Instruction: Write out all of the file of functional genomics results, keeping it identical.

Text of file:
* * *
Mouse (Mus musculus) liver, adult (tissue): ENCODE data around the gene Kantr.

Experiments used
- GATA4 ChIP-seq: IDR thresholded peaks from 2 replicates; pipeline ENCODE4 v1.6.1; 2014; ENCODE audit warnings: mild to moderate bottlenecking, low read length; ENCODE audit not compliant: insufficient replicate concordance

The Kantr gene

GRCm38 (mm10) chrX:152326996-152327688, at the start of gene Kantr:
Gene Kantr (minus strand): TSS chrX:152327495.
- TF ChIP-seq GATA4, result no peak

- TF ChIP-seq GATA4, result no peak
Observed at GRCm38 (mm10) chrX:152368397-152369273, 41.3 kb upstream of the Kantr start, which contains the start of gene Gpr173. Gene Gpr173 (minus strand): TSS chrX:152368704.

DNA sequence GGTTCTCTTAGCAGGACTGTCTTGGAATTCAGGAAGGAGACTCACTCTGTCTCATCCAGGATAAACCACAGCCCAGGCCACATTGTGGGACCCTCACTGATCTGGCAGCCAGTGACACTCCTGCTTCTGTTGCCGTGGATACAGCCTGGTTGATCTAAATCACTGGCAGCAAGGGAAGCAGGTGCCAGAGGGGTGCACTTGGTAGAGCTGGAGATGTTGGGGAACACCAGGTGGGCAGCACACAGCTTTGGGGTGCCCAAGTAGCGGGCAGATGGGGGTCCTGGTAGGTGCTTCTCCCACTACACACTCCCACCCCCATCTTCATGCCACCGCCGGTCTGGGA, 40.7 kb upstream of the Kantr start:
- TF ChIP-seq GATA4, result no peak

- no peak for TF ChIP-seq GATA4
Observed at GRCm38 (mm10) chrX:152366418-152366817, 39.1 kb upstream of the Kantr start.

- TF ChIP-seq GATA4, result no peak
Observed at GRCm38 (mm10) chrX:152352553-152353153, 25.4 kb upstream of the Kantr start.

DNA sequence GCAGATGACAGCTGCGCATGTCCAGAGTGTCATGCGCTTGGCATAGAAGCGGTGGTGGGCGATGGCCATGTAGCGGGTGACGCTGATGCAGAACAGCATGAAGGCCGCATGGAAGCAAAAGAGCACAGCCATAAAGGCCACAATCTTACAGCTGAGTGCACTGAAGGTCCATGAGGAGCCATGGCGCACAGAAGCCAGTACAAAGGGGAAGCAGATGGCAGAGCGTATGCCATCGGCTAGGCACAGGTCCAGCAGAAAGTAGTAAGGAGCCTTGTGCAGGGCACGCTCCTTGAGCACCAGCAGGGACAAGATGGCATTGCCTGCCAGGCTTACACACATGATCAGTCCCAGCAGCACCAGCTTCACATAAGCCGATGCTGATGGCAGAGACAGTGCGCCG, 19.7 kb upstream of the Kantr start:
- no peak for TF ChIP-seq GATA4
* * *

Mouse (Mus musculus) liver, adult (tissue): ENCODE data around the gene Kantr.

Experiments used
- GATA4 ChIP-seq: IDR thresholded peaks from 2 replicates; pipeline ENCODE4 v1.6.1; 2014; ENCODE audit warnings: mild to moderate bottlenecking, low read length; ENCODE audit not compliant: insufficient replicate concordance

The Kantr gene

GRCm38 (mm10) chrX:152326996-152327688, at the start of gene Kantr:
Gene Kantr (minus strand): TSS chrX:152327495.
- TF ChIP-seq GATA4, result no peak

- TF ChIP-seq GATA4, result no peak
Observed at GRCm38 (mm10) chrX:152368397-152369273, 41.3 kb upstream of the Kantr start, which contains the start of gene Gpr173. Gene Gpr173 (minus strand): TSS chrX:152368704.

DNA sequence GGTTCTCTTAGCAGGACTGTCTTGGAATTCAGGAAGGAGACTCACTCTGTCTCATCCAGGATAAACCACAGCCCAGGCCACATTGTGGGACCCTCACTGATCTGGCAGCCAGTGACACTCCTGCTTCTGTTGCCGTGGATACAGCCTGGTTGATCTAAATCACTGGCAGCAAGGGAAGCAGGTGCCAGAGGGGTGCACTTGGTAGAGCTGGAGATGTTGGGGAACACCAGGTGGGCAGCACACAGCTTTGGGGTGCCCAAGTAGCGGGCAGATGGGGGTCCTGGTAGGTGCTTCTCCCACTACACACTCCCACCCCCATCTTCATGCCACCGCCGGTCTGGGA, 40.7 kb upstream of the Kantr start:
- TF ChIP-seq GATA4, result no peak

- no peak for TF ChIP-seq GATA4
Observed at GRCm38 (mm10) chrX:152366418-152366817, 39.1 kb upstream of the Kantr start.

- TF ChIP-seq GATA4, result no peak
Observed at GRCm38 (mm10) chrX:152352553-152353153, 25.4 kb upstream of the Kantr start.

DNA sequence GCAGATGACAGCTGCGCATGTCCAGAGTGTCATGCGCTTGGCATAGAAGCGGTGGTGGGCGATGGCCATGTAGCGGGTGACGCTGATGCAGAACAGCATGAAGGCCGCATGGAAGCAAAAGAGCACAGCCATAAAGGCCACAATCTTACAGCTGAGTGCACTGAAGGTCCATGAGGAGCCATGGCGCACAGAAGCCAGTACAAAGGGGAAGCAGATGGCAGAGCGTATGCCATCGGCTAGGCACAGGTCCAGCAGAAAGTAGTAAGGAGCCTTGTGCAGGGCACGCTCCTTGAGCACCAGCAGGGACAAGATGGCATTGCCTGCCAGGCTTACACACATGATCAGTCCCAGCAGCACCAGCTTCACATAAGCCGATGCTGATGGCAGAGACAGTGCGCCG, 19.7 kb upstream of the Kantr start:
- no peak for TF ChIP-seq GATA4